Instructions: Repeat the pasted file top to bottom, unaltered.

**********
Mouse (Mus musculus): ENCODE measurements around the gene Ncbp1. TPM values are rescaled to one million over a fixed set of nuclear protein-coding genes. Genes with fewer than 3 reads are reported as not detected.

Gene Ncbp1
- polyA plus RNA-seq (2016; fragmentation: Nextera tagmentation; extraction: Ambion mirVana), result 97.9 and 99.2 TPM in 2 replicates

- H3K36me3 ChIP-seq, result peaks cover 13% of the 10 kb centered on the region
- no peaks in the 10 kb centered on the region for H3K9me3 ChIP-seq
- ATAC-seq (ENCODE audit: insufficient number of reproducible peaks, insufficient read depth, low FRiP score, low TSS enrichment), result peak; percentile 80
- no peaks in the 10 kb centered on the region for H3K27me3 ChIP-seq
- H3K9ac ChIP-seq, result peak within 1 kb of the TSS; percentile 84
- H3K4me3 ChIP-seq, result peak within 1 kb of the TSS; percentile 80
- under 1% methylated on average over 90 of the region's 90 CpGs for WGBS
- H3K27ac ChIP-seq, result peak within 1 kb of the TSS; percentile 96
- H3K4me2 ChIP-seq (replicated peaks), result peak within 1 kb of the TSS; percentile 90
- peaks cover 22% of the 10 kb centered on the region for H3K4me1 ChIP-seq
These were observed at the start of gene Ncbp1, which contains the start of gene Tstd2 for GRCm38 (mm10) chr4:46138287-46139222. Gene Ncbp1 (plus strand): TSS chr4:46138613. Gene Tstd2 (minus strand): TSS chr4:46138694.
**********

Mouse (Mus musculus): ENCODE measurements around the gene Ncbp1. TPM values are rescaled to one million over a fixed set of nuclear protein-coding genes. Genes with fewer than 3 reads are reported as not detected.

Gene Ncbp1
- polyA plus RNA-seq (2016; fragmentation: Nextera tagmentation; extraction: Ambion mirVana), result 97.9 and 99.2 TPM in 2 replicates

- H3K36me3 ChIP-seq, result peaks cover 13% of the 10 kb centered on the region
- no peaks in the 10 kb centered on the region for H3K9me3 ChIP-seq
- ATAC-seq (ENCODE audit: insufficient number of reproducible peaks, insufficient read depth, low FRiP score, low TSS enrichment), result peak; percentile 80
- no peaks in the 10 kb centered on the region for H3K27me3 ChIP-seq
- H3K9ac ChIP-seq, result peak within 1 kb of the TSS; percentile 84
- H3K4me3 ChIP-seq, result peak within 1 kb of the TSS; percentile 80
- under 1% methylated on average over 90 of the region's 90 CpGs for WGBS
- H3K27ac ChIP-seq, result peak within 1 kb of the TSS; percentile 96
- H3K4me2 ChIP-seq (replicated peaks), result peak within 1 kb of the TSS; percentile 90
- peaks cover 22% of the 10 kb centered on the region for H3K4me1 ChIP-seq
These were observed at the start of gene Ncbp1, which contains the start of gene Tstd2 for GRCm38 (mm10) chr4:46138287-46139222. Gene Ncbp1 (plus strand): TSS chr4:46138613. Gene Tstd2 (minus strand): TSS chr4:46138694.